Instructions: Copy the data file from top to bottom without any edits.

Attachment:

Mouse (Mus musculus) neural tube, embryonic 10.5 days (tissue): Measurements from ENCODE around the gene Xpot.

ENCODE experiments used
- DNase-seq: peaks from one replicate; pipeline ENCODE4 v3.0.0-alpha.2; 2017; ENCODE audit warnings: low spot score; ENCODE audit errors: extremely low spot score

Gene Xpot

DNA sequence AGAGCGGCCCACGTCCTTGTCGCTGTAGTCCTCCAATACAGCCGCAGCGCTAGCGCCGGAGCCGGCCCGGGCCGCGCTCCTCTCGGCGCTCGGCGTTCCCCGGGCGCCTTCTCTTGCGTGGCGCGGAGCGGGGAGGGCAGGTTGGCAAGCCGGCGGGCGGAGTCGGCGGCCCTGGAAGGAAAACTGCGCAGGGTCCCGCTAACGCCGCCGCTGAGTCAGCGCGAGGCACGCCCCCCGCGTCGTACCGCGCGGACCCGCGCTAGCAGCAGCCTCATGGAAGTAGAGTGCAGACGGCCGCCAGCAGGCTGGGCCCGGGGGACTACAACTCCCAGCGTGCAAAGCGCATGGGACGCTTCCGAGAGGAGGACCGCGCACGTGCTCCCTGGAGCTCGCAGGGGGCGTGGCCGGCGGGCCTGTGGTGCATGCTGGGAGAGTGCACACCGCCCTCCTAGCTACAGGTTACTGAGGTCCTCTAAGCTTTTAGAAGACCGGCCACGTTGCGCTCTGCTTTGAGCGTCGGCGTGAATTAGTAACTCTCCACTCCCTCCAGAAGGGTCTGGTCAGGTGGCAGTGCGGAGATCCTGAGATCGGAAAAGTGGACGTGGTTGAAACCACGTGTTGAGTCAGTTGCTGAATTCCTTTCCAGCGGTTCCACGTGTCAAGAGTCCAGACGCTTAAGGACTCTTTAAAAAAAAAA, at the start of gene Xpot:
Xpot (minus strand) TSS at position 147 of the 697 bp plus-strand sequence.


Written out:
Mouse (Mus musculus) neural tube, embryonic 10.5 days (tissue): Measurements from ENCODE around the gene Xpot.

ENCODE experiments used
- DNase-seq: peaks from one replicate; pipeline ENCODE4 v3.0.0-alpha.2; 2017; ENCODE audit warnings: low spot score; ENCODE audit errors: extremely low spot score

Gene Xpot

DNA sequence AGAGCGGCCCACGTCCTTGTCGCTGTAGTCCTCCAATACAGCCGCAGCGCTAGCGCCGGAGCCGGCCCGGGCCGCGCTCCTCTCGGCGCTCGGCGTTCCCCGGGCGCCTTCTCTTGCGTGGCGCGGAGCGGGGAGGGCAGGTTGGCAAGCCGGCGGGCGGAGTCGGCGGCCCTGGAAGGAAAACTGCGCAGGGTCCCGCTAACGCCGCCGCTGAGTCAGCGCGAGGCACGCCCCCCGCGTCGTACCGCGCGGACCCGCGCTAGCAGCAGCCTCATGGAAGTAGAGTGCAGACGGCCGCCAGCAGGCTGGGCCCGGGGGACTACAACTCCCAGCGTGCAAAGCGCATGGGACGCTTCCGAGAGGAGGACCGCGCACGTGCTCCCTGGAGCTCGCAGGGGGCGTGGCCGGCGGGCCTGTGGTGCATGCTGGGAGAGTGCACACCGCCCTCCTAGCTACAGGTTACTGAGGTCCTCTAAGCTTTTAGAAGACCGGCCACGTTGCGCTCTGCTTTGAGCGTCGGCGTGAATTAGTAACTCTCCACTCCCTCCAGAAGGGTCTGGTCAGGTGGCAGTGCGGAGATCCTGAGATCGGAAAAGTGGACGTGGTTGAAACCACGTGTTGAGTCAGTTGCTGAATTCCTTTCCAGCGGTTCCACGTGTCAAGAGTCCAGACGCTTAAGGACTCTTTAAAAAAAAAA, at the start of gene Xpot:
Xpot (minus strand) TSS at position 147 of the 697 bp plus-strand sequence.